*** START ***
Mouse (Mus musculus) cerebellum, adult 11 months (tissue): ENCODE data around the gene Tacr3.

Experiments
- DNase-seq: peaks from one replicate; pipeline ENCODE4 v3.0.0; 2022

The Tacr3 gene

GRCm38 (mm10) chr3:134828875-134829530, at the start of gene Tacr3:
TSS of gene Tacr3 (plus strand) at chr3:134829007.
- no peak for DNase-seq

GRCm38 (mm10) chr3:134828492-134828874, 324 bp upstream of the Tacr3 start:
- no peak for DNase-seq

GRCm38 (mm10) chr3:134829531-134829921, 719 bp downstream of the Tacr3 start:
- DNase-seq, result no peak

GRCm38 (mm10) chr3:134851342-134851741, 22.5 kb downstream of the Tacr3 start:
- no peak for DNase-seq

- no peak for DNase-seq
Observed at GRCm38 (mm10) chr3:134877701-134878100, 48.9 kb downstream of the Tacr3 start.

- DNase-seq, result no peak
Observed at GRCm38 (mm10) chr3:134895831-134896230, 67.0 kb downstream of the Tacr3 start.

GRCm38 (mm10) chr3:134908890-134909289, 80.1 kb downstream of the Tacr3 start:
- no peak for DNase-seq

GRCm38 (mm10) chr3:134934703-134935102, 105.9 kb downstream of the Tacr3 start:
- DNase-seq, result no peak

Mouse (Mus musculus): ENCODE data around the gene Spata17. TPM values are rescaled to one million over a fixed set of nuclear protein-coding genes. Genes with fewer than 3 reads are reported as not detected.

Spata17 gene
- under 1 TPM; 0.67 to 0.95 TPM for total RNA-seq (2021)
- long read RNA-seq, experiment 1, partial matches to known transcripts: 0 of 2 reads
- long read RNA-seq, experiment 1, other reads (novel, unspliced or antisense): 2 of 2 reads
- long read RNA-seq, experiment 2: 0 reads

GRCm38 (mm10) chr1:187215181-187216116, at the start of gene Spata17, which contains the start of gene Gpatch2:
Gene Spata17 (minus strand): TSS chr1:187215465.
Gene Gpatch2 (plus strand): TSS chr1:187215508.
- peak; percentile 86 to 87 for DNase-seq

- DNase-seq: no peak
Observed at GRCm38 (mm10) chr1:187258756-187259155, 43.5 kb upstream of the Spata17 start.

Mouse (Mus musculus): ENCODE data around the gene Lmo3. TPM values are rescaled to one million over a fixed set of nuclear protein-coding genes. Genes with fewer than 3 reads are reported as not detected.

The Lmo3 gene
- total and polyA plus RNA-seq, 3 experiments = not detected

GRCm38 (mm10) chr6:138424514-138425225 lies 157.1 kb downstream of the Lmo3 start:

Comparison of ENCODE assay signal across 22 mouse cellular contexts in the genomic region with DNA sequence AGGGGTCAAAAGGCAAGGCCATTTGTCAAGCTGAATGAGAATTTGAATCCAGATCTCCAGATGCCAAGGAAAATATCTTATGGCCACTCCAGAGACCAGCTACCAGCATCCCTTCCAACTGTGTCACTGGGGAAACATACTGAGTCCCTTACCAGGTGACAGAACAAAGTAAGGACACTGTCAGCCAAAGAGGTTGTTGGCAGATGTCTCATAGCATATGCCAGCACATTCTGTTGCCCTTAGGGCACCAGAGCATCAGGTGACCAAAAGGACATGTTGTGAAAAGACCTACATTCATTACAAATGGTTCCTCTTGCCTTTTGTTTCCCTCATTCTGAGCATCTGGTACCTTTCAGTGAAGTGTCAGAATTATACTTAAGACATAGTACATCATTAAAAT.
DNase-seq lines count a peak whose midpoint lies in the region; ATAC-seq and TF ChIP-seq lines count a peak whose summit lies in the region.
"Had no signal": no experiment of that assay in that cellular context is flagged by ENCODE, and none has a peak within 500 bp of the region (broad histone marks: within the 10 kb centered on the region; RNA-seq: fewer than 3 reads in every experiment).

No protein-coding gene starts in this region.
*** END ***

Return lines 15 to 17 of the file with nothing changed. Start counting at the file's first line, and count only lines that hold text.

Observed at GRCm38 (mm10) chr3:134877701-134878100, 48.9 kb downstream of the Tacr3 start.

- DNase-seq, result no peak
Observed at GRCm38 (mm10) chr3:134895831-134896230, 67.0 kb downstream of the Tacr3 start.